Cop Watch

Monday, September 12, 2005

Records show deputy's troubled past

The deputy whose .40-caliber handgun was used to kill convenience-store clerk Dimitri Imad Harb deserved to be fired 14 years ago, according to a memo written in 1991 by King County Sheriff Sue Rahr, then an internal-affairs lieutenant.

Ferenc Zana "does not possess the integrity to wear the uniform," Rahr stated in the memo, after an internal-affairs investigation found that Zana had given alcohol and his car to two minors who had an auto accident and then lied about it.

Zana promptly got into more trouble, yet he remained on the force -- despite concerns expressed by his fellow officers.

The Seattle Post-Intelligencer pieced together the disturbing and intertwined stories of Zana, 44, and his 23-year-old roommate, Christopher Bistryski -- who is charged with shooting Harb -- using documents requested from the Sheriff's Office, court records and interviews.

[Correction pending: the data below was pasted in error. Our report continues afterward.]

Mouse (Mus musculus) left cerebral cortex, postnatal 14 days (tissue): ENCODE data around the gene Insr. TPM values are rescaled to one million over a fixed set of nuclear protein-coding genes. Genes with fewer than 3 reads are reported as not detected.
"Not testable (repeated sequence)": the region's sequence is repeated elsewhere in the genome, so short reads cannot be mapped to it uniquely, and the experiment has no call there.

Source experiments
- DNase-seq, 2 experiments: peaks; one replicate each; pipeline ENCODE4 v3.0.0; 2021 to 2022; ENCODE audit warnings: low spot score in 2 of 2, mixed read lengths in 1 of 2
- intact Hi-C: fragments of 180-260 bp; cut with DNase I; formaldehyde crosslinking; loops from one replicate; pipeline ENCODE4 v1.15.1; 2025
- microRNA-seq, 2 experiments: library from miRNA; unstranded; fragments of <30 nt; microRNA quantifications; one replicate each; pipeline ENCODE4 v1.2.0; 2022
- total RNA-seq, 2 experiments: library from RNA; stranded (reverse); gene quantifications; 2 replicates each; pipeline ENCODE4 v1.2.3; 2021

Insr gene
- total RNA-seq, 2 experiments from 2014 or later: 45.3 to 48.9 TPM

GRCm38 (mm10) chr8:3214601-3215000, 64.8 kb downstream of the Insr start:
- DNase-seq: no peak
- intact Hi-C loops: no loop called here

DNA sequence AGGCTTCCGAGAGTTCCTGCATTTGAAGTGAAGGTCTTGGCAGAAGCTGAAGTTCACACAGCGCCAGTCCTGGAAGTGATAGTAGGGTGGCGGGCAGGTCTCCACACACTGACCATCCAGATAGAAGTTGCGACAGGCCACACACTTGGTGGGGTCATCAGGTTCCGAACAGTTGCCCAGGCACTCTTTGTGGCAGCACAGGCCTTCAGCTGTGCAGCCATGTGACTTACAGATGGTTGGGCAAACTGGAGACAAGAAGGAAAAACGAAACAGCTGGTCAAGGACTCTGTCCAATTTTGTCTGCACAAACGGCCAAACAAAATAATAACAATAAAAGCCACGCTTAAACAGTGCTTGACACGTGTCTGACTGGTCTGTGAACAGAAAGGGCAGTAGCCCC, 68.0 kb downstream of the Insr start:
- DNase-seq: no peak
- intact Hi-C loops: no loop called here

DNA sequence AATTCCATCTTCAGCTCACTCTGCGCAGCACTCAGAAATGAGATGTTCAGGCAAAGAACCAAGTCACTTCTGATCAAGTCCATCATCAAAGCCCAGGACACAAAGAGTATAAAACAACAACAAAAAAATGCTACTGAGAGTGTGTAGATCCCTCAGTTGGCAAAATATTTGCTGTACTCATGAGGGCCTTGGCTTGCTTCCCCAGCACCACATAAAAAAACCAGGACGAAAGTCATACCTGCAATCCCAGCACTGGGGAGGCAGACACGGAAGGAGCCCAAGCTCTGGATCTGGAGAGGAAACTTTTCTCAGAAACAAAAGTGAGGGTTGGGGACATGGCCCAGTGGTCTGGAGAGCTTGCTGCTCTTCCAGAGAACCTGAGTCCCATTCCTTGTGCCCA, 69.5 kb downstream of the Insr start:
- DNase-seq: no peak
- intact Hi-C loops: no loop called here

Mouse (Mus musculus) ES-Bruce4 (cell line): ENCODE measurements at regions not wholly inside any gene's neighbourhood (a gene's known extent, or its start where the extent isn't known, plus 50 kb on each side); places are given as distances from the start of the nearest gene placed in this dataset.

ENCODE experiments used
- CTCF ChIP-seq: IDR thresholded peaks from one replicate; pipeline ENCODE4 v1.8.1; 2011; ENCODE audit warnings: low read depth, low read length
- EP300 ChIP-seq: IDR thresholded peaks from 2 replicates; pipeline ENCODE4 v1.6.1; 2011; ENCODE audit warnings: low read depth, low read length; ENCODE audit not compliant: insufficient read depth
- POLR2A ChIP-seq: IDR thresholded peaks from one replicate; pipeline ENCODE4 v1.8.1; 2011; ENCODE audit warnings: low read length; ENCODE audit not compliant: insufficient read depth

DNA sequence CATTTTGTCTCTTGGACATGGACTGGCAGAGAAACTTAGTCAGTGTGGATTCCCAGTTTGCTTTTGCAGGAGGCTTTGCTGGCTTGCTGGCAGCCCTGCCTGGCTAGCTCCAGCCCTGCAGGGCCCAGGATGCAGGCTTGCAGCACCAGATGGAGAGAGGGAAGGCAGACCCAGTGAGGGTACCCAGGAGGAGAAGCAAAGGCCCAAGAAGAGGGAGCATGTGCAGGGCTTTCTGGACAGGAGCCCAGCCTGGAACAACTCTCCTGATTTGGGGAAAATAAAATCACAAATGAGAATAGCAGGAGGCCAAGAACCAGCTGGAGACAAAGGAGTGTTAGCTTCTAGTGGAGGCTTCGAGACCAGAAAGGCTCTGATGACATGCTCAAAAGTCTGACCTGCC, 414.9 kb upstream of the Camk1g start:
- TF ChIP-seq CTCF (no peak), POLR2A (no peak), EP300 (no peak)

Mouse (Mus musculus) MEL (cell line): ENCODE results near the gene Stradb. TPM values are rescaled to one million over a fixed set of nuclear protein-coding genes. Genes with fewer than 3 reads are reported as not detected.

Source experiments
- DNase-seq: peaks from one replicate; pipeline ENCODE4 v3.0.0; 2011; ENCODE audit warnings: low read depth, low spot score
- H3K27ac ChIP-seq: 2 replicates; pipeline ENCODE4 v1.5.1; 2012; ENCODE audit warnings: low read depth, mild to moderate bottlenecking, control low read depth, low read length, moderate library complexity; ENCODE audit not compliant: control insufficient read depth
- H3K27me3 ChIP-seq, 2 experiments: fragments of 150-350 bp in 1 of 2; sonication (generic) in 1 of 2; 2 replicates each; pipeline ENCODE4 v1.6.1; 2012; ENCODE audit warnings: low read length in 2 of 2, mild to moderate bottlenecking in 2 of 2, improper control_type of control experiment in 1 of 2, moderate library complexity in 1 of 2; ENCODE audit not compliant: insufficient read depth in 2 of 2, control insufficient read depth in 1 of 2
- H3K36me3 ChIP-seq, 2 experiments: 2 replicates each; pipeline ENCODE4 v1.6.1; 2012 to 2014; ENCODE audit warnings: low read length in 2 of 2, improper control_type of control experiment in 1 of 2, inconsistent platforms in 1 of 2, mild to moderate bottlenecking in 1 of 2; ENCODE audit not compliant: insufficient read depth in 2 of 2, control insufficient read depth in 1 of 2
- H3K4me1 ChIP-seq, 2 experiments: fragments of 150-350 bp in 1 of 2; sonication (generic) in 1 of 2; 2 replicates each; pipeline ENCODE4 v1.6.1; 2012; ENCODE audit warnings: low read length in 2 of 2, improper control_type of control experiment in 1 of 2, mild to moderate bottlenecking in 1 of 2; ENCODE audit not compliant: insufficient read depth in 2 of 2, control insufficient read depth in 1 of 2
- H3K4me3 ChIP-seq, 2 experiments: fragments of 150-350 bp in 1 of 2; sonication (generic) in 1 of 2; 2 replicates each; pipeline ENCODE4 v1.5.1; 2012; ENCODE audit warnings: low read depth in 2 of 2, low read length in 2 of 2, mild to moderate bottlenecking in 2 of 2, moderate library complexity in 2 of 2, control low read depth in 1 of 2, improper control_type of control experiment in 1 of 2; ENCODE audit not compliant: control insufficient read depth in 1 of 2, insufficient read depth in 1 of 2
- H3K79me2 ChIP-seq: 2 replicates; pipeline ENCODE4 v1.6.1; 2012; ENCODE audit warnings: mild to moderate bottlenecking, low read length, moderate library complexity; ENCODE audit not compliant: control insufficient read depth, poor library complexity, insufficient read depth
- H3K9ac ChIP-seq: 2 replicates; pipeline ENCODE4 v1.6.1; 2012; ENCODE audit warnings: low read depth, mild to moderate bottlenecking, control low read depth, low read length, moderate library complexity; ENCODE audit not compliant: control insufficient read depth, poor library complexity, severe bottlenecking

The case underscores what has become a major issue in the Sheriff's Office -- how much ability the sheriff has to discipline or fire errant officers.

Personnel records describe Zana as a spit-and-polish police officer, often commended for his appearance. But disciplinary records show a penchant for sloppy and sometimes dangerous behavior.

He twice ducked termination, once soon after Rahr had strongly recommended that he be fired if he broke rules again.